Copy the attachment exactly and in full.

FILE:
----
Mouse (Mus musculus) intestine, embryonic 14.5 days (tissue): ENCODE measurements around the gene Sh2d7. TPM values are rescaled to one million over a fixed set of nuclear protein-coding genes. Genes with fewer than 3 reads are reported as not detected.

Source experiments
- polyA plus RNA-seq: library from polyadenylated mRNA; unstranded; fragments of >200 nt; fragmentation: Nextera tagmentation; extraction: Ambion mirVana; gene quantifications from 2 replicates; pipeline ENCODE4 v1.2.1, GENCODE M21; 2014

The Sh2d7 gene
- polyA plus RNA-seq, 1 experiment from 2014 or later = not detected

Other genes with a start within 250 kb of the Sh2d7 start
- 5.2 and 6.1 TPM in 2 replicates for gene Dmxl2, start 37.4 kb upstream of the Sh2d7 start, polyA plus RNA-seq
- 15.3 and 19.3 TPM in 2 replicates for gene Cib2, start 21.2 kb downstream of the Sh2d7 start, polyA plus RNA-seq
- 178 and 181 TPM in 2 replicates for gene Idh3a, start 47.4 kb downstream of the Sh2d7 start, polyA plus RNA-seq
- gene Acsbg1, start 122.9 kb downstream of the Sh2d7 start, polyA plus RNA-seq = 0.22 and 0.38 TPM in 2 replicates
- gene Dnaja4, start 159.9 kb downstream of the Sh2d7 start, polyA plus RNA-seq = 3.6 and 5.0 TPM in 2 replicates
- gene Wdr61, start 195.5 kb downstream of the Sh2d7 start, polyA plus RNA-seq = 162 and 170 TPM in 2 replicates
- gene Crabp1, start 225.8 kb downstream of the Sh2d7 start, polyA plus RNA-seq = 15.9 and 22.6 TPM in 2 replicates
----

Mouse (Mus musculus) intestine, embryonic 14.5 days (tissue): ENCODE measurements around the gene Sh2d7. TPM values are rescaled to one million over a fixed set of nuclear protein-coding genes. Genes with fewer than 3 reads are reported as not detected.

Source experiments
- polyA plus RNA-seq: library from polyadenylated mRNA; unstranded; fragments of >200 nt; fragmentation: Nextera tagmentation; extraction: Ambion mirVana; gene quantifications from 2 replicates; pipeline ENCODE4 v1.2.1, GENCODE M21; 2014

The Sh2d7 gene
- polyA plus RNA-seq, 1 experiment from 2014 or later = not detected

Other genes with a start within 250 kb of the Sh2d7 start
- 5.2 and 6.1 TPM in 2 replicates for gene Dmxl2, start 37.4 kb upstream of the Sh2d7 start, polyA plus RNA-seq
- 15.3 and 19.3 TPM in 2 replicates for gene Cib2, start 21.2 kb downstream of the Sh2d7 start, polyA plus RNA-seq
- 178 and 181 TPM in 2 replicates for gene Idh3a, start 47.4 kb downstream of the Sh2d7 start, polyA plus RNA-seq
- gene Acsbg1, start 122.9 kb downstream of the Sh2d7 start, polyA plus RNA-seq = 0.22 and 0.38 TPM in 2 replicates
- gene Dnaja4, start 159.9 kb downstream of the Sh2d7 start, polyA plus RNA-seq = 3.6 and 5.0 TPM in 2 replicates
- gene Wdr61, start 195.5 kb downstream of the Sh2d7 start, polyA plus RNA-seq = 162 and 170 TPM in 2 replicates
- gene Crabp1, start 225.8 kb downstream of the Sh2d7 start, polyA plus RNA-seq = 15.9 and 22.6 TPM in 2 replicates